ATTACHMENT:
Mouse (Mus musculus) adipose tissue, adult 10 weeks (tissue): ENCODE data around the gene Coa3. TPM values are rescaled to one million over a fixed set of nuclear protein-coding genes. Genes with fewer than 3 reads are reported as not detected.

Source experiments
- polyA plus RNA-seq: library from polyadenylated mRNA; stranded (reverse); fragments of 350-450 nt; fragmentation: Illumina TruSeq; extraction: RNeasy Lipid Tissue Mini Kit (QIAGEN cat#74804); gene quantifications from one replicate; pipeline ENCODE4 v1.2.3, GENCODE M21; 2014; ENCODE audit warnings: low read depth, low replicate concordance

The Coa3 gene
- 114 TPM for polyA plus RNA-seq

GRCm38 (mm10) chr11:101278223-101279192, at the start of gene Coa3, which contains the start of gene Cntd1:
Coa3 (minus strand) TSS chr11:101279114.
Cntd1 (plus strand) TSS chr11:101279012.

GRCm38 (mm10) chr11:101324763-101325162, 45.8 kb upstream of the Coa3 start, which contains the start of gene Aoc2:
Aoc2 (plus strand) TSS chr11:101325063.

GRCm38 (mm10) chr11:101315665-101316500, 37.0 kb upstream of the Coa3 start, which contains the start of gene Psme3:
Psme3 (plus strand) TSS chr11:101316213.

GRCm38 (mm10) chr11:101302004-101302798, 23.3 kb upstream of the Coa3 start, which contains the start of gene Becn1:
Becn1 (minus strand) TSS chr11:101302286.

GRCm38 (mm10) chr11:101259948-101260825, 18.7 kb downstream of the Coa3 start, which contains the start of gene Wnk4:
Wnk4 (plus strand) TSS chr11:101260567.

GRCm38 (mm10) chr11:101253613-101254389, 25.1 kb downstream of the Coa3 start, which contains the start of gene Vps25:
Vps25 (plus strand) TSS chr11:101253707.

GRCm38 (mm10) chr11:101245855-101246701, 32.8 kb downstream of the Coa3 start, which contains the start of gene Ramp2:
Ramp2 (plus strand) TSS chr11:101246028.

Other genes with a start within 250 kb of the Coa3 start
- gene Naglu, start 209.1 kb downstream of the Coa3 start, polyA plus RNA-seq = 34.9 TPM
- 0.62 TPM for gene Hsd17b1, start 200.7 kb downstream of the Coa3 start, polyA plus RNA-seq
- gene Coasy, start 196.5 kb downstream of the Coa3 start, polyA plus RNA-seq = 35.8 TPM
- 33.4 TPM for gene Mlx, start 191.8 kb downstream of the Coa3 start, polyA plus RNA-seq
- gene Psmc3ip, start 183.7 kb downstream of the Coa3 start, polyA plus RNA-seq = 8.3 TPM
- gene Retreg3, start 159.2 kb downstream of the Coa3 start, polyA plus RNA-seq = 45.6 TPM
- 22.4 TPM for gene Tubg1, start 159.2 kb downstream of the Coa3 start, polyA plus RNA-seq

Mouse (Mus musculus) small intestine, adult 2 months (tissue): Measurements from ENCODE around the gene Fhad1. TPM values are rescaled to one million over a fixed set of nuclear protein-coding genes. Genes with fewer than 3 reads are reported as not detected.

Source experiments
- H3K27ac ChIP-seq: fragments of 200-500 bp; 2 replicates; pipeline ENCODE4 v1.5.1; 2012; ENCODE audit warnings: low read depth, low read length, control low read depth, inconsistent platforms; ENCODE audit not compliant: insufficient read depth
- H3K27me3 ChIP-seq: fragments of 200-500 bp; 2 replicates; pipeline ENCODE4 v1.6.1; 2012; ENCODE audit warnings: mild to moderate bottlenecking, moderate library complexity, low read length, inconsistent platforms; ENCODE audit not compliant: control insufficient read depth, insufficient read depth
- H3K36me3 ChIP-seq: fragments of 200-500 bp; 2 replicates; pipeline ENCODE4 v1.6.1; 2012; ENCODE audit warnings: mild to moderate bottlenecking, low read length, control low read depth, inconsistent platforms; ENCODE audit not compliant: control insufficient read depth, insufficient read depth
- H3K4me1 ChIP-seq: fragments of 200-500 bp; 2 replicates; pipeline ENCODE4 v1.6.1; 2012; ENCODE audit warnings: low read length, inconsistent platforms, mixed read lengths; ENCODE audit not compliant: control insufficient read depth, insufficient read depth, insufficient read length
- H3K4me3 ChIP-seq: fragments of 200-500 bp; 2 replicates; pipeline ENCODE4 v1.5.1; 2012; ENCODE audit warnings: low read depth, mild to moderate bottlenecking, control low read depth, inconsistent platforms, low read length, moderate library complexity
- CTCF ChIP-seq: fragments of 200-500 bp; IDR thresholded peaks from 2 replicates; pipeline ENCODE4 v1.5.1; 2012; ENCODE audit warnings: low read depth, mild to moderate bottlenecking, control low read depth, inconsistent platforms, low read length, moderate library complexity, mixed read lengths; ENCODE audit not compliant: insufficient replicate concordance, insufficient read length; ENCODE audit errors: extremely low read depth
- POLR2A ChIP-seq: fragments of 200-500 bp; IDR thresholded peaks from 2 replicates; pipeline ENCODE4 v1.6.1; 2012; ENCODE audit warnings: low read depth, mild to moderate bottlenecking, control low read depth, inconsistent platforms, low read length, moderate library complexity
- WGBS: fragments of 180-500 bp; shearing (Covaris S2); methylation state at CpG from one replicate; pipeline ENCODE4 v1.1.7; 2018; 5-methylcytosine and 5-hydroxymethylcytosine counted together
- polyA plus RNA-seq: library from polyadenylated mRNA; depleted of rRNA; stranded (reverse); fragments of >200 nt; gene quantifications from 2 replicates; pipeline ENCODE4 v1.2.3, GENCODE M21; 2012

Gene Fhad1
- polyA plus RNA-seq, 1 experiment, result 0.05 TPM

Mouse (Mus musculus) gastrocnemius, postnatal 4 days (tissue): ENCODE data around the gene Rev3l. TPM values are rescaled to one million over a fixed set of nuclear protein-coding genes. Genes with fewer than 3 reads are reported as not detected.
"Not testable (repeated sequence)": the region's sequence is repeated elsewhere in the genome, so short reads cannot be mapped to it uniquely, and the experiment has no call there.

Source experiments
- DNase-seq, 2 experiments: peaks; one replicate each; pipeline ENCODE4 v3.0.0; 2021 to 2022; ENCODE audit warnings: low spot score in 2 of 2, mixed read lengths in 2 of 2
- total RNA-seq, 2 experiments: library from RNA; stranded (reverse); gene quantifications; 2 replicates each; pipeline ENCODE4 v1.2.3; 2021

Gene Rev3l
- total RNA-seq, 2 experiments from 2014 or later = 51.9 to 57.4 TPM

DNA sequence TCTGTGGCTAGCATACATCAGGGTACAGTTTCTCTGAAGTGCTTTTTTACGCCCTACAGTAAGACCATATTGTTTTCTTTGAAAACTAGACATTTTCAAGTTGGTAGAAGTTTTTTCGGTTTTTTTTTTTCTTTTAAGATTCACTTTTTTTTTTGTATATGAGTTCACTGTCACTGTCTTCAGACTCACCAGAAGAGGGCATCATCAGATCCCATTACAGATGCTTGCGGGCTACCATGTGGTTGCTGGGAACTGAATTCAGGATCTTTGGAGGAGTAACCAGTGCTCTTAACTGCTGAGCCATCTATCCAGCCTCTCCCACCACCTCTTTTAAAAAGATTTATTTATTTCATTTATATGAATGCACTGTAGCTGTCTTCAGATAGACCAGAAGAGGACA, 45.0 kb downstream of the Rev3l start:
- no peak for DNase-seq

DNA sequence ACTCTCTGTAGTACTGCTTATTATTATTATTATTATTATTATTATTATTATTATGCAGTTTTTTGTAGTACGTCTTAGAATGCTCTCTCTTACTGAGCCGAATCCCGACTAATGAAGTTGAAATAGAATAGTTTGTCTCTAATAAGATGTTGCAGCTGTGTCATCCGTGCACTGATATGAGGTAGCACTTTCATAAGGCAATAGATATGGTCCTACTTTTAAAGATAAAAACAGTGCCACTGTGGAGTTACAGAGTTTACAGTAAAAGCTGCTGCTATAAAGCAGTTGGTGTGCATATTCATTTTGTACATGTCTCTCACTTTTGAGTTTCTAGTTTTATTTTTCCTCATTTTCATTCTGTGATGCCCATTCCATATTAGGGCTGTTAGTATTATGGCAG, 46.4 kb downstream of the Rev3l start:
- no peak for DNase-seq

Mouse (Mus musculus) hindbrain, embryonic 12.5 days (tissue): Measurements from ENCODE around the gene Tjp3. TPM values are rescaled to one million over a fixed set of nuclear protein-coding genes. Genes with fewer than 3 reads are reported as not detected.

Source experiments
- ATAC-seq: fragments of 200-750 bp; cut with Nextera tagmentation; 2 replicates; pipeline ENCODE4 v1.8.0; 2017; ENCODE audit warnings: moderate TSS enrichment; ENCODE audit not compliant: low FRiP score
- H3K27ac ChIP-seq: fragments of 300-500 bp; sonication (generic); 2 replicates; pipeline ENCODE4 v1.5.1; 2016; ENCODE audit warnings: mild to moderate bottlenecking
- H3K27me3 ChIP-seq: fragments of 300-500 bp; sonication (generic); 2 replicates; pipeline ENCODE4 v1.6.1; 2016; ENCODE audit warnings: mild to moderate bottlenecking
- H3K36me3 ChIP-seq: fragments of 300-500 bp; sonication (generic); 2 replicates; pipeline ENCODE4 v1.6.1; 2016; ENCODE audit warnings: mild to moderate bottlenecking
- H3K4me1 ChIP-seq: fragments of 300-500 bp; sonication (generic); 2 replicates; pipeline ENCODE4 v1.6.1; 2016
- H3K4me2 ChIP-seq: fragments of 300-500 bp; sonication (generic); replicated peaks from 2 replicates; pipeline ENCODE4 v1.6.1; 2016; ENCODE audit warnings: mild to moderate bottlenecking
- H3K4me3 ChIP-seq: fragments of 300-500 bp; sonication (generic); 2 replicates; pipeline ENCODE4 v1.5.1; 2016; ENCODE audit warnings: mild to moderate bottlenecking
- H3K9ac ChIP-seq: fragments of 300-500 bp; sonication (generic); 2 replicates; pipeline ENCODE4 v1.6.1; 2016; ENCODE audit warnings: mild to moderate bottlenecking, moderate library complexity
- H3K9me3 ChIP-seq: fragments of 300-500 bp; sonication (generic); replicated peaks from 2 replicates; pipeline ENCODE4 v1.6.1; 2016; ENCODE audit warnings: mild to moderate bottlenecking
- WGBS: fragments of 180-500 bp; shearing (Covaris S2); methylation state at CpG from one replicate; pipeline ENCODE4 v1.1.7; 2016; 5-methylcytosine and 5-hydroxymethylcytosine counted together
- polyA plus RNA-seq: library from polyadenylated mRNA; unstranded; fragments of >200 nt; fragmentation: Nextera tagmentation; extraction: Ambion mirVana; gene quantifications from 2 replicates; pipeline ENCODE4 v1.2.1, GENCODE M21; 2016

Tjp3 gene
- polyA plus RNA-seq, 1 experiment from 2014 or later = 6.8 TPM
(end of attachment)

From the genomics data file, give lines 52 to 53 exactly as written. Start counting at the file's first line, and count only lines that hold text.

- no peak for DNase-seq

Mouse (Mus musculus) hindbrain, embryonic 12.5 days (tissue): Measurements from ENCODE around the gene Tjp3. TPM values are rescaled to one million over a fixed set of nuclear protein-coding genes. Genes with fewer than 3 reads are reported as not detected.